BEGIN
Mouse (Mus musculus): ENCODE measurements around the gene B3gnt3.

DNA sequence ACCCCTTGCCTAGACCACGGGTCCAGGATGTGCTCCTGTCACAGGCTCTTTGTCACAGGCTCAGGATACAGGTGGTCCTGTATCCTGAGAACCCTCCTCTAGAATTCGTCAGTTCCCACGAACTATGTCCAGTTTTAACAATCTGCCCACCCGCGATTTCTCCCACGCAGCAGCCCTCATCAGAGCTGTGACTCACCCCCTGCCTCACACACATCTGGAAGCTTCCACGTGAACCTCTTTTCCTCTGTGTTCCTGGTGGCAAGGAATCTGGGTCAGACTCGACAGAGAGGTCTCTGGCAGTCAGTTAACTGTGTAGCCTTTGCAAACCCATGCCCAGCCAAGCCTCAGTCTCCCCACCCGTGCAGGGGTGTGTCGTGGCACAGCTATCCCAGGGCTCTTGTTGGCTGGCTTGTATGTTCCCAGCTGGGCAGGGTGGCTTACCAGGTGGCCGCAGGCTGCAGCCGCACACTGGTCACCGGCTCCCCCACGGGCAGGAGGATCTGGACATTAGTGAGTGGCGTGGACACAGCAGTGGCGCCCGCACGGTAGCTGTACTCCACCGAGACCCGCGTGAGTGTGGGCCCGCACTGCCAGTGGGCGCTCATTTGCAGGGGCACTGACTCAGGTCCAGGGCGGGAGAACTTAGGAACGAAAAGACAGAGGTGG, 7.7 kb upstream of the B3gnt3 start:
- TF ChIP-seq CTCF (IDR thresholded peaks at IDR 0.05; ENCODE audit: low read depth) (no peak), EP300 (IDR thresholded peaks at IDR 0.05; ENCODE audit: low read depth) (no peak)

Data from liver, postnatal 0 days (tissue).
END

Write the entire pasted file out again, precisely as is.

Mouse (Mus musculus): ENCODE measurements around the gene B3gnt3.

DNA sequence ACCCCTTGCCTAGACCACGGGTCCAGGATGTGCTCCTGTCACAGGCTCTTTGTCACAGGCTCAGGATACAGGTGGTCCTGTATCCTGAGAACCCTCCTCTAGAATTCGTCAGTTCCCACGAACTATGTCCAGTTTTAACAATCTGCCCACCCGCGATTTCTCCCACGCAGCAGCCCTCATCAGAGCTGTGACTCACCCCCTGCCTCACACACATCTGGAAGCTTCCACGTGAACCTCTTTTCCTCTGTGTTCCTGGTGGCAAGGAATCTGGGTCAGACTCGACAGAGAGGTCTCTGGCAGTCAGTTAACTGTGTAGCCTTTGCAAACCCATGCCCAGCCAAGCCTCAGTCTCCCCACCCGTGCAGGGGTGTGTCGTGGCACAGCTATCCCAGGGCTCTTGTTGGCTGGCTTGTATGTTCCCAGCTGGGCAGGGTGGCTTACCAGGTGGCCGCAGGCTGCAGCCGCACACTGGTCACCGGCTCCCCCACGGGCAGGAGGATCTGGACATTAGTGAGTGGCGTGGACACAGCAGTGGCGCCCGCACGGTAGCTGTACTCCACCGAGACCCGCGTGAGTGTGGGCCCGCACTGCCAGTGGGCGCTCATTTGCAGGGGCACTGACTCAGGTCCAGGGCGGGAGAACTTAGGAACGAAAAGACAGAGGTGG, 7.7 kb upstream of the B3gnt3 start:
- TF ChIP-seq CTCF (IDR thresholded peaks at IDR 0.05; ENCODE audit: low read depth) (no peak), EP300 (IDR thresholded peaks at IDR 0.05; ENCODE audit: low read depth) (no peak)

Data from liver, postnatal 0 days (tissue).